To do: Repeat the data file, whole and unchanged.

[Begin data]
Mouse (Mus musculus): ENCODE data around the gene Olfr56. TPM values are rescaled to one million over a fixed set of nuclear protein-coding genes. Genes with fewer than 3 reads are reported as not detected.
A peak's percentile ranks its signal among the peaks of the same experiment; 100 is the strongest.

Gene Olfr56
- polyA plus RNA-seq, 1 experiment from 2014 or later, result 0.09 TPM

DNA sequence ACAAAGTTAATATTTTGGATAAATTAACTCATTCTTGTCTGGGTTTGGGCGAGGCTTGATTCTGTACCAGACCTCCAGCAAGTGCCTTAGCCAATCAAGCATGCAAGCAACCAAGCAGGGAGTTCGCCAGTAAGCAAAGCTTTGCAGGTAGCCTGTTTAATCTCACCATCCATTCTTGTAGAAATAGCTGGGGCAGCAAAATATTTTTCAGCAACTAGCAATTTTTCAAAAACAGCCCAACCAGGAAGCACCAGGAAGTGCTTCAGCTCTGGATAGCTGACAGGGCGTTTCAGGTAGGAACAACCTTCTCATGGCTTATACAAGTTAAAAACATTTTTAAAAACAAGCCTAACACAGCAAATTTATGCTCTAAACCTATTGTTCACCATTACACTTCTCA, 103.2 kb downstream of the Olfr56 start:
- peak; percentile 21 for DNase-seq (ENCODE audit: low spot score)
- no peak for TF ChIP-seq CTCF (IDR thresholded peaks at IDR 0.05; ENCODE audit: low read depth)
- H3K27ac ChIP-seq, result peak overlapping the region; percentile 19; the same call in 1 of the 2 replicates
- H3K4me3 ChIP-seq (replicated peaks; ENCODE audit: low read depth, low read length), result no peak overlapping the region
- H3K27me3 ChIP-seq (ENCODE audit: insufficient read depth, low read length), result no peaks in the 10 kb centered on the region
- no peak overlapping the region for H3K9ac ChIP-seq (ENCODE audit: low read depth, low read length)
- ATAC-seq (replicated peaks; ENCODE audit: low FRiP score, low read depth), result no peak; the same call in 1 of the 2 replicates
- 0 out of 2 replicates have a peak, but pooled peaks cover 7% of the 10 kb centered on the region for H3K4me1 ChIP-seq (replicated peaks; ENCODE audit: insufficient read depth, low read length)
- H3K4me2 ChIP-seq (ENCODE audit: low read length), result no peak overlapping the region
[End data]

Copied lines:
Mouse (Mus musculus): ENCODE data around the gene Olfr56. TPM values are rescaled to one million over a fixed set of nuclear protein-coding genes. Genes with fewer than 3 reads are reported as not detected.
A peak's percentile ranks its signal among the peaks of the same experiment; 100 is the strongest.

Gene Olfr56
- polyA plus RNA-seq, 1 experiment from 2014 or later, result 0.09 TPM

DNA sequence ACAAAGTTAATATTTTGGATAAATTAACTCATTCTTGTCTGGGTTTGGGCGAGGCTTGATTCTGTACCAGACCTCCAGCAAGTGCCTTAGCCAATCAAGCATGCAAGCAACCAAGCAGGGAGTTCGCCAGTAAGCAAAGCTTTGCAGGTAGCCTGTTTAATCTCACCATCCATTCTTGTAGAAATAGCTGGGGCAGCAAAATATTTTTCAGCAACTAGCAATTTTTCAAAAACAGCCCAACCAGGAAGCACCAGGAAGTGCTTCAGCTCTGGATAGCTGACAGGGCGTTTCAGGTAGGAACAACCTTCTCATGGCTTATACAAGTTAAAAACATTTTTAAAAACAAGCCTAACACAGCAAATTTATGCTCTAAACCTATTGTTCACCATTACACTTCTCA, 103.2 kb downstream of the Olfr56 start:
- peak; percentile 21 for DNase-seq (ENCODE audit: low spot score)
- no peak for TF ChIP-seq CTCF (IDR thresholded peaks at IDR 0.05; ENCODE audit: low read depth)
- H3K27ac ChIP-seq, result peak overlapping the region; percentile 19; the same call in 1 of the 2 replicates
- H3K4me3 ChIP-seq (replicated peaks; ENCODE audit: low read depth, low read length), result no peak overlapping the region
- H3K27me3 ChIP-seq (ENCODE audit: insufficient read depth, low read length), result no peaks in the 10 kb centered on the region
- no peak overlapping the region for H3K9ac ChIP-seq (ENCODE audit: low read depth, low read length)
- ATAC-seq (replicated peaks; ENCODE audit: low FRiP score, low read depth), result no peak; the same call in 1 of the 2 replicates
- 0 out of 2 replicates have a peak, but pooled peaks cover 7% of the 10 kb centered on the region for H3K4me1 ChIP-seq (replicated peaks; ENCODE audit: insufficient read depth, low read length)
- H3K4me2 ChIP-seq (ENCODE audit: low read length), result no peak overlapping the region